Then the Lord tells them it’s going to be 70 years, and then he “will come to you and fulfill my gracious promise to bring you back to this place.” Then there are well-known verses that are often applied as if they were speaking directly to us outside of their redemptive-historical significance. Their meaning is specifically to these Babylonian exiles, but they point to something far more grand, even cosmic in scope:

11 For I know the plans I have for you,” declares the Lord, “plans to prosper you and not to harm you, plans to give you hope and a future. 12 Then you will call on me and come and pray to me, and I will listen to you. 13 You will seek me and find me when you seek me with all your heart. 14 I will be found by you,” declares the Lord, “and will bring you back from captivity. I will gather you from all the nations and places where I have banished you,” declares the Lord, “and will bring you back to the place from which I carried you into exile.”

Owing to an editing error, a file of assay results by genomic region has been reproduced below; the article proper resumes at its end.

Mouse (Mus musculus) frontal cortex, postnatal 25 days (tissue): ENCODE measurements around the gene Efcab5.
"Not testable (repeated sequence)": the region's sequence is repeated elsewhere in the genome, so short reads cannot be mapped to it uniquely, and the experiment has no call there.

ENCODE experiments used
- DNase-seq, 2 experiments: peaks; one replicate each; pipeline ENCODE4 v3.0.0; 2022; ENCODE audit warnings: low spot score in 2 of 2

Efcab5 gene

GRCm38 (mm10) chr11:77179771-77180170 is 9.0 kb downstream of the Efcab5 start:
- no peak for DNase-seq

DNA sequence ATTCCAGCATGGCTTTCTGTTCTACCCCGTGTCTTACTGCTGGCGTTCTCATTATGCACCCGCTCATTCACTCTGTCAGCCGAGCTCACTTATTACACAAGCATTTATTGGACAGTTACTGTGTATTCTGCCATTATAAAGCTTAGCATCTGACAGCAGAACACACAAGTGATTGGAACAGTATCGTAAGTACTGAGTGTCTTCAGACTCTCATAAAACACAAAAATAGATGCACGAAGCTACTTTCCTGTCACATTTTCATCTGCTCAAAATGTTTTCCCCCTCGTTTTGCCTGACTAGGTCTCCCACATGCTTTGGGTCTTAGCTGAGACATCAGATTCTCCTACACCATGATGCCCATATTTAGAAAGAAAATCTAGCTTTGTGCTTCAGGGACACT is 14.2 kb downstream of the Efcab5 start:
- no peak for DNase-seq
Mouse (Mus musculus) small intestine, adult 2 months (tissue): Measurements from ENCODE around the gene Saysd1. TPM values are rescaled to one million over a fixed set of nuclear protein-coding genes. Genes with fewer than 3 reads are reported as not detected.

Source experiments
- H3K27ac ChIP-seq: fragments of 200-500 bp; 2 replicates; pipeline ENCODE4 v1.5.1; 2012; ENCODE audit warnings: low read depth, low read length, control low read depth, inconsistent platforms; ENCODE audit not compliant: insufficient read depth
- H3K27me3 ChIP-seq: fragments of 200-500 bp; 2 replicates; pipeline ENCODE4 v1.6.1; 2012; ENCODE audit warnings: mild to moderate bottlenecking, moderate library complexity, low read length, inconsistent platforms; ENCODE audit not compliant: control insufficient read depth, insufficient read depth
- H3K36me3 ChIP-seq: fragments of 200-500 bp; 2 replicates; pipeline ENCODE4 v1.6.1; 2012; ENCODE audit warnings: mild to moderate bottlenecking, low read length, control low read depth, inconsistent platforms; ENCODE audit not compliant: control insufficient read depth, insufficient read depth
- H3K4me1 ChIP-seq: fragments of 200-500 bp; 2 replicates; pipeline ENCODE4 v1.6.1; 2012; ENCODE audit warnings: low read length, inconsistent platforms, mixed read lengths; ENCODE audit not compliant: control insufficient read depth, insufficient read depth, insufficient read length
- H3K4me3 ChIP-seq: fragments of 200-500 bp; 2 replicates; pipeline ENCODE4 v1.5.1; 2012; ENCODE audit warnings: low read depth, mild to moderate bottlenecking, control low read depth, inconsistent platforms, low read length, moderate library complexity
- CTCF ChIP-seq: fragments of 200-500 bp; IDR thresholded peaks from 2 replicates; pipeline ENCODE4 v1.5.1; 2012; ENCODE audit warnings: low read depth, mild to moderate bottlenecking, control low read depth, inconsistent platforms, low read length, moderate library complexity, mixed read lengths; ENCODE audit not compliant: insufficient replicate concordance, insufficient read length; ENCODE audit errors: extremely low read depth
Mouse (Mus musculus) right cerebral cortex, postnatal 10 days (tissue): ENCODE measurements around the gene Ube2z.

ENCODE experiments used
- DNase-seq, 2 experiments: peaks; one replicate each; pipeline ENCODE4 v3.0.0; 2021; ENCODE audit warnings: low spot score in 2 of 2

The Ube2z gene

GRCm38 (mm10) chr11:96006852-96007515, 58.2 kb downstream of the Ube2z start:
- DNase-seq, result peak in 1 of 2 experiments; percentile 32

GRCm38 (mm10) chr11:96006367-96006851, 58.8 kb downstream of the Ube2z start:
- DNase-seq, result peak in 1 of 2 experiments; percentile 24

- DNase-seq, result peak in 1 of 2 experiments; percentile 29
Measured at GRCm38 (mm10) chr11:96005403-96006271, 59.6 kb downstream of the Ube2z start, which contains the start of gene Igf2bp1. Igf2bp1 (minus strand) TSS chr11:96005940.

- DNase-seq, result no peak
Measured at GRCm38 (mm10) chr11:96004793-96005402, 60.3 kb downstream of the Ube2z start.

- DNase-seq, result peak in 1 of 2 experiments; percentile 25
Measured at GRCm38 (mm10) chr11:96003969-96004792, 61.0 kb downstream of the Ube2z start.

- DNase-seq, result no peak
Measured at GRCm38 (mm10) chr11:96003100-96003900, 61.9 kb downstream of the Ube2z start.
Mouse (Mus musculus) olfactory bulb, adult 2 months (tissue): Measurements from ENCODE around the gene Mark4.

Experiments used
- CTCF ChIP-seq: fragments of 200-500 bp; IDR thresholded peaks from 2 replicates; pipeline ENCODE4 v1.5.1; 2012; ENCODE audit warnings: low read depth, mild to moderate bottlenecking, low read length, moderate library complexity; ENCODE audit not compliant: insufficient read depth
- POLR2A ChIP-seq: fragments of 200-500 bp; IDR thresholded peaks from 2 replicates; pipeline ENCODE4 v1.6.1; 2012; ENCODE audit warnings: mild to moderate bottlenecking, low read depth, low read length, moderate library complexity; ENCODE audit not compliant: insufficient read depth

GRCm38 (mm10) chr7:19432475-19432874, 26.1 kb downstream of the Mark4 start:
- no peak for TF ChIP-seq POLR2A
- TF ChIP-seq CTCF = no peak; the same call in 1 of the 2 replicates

In history, the Lord will definitely bring them back to the land. We call that the post-exilic period. But the ultimate promises here can only come from the transformation of the human heart, and that can only come from what I’ve called a “radical relational reversal.” This happens at the cross where Jesus pays the price for our sin, and satisfies God’s wrath. This is called in Bible speak, propitiation, a word you will likely never hear in almost any church:

The word propitiation carries the basic idea of appeasement, or satisfaction, specifically towards God. Propitiation is a two-part act that involves appeasing the wrath of an offended person and being reconciled to them.

This reconciliation is the reversal, from God as our judge, jury, and executioner, to God as our loving father. Our hearts are transformed from stone, which is enmity and rebellion toward our maker, to affection and love. It’s supernatural heart surgery, and the only way we could ever seek the Lord with all our heart. We don’t seek our way into the reversal, we are transformed into it. This captivity the Lord speaks of is ultimately pointing back to the captivity of sin.

The chapter ends, in fact it’s the majority of the verses, with the Lord’s warnings to not listen to the lies of false prophets. This common theme throughout Israel’s history is a lesson for the ages; we must listen to the Lord alone. He has given us his Word and his Spirit that we may now do so.